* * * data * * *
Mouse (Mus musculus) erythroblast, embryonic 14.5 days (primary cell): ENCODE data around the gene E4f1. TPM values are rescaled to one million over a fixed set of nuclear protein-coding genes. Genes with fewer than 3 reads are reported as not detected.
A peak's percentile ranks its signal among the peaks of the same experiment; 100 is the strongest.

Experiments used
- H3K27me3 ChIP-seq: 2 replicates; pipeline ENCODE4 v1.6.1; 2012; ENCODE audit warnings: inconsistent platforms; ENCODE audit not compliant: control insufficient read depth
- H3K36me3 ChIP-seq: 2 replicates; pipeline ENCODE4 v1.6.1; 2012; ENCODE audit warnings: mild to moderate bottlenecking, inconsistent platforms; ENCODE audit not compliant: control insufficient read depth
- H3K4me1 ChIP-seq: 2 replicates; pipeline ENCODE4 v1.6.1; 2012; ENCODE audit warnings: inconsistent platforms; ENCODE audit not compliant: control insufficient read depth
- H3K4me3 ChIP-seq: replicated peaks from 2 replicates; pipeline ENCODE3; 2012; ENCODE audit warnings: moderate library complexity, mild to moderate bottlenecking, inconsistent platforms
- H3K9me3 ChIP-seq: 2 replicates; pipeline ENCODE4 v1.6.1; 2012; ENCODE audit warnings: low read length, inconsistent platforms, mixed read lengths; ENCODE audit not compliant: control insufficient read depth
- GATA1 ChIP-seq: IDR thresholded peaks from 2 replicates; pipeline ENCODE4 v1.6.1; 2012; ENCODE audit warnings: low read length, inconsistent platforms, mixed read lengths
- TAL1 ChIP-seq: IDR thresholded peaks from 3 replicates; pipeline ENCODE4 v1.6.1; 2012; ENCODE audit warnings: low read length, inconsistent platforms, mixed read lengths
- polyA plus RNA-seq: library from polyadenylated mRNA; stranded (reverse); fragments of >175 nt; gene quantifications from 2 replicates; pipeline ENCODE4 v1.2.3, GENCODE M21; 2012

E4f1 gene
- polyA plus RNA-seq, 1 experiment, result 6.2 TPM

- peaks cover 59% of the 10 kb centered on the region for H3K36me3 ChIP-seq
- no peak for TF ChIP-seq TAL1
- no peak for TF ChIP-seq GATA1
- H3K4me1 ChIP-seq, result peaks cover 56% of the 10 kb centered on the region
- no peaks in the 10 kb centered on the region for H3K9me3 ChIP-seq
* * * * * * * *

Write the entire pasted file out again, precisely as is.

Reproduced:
Mouse (Mus musculus) erythroblast, embryonic 14.5 days (primary cell): ENCODE data around the gene E4f1. TPM values are rescaled to one million over a fixed set of nuclear protein-coding genes. Genes with fewer than 3 reads are reported as not detected.
A peak's percentile ranks its signal among the peaks of the same experiment; 100 is the strongest.

Experiments used
- H3K27me3 ChIP-seq: 2 replicates; pipeline ENCODE4 v1.6.1; 2012; ENCODE audit warnings: inconsistent platforms; ENCODE audit not compliant: control insufficient read depth
- H3K36me3 ChIP-seq: 2 replicates; pipeline ENCODE4 v1.6.1; 2012; ENCODE audit warnings: mild to moderate bottlenecking, inconsistent platforms; ENCODE audit not compliant: control insufficient read depth
- H3K4me1 ChIP-seq: 2 replicates; pipeline ENCODE4 v1.6.1; 2012; ENCODE audit warnings: inconsistent platforms; ENCODE audit not compliant: control insufficient read depth
- H3K4me3 ChIP-seq: replicated peaks from 2 replicates; pipeline ENCODE3; 2012; ENCODE audit warnings: moderate library complexity, mild to moderate bottlenecking, inconsistent platforms
- H3K9me3 ChIP-seq: 2 replicates; pipeline ENCODE4 v1.6.1; 2012; ENCODE audit warnings: low read length, inconsistent platforms, mixed read lengths; ENCODE audit not compliant: control insufficient read depth
- GATA1 ChIP-seq: IDR thresholded peaks from 2 replicates; pipeline ENCODE4 v1.6.1; 2012; ENCODE audit warnings: low read length, inconsistent platforms, mixed read lengths
- TAL1 ChIP-seq: IDR thresholded peaks from 3 replicates; pipeline ENCODE4 v1.6.1; 2012; ENCODE audit warnings: low read length, inconsistent platforms, mixed read lengths
- polyA plus RNA-seq: library from polyadenylated mRNA; stranded (reverse); fragments of >175 nt; gene quantifications from 2 replicates; pipeline ENCODE4 v1.2.3, GENCODE M21; 2012

E4f1 gene
- polyA plus RNA-seq, 1 experiment, result 6.2 TPM

- peaks cover 59% of the 10 kb centered on the region for H3K36me3 ChIP-seq
- no peak for TF ChIP-seq TAL1
- no peak for TF ChIP-seq GATA1
- H3K4me1 ChIP-seq, result peaks cover 56% of the 10 kb centered on the region
- no peaks in the 10 kb centered on the region for H3K9me3 ChIP-seq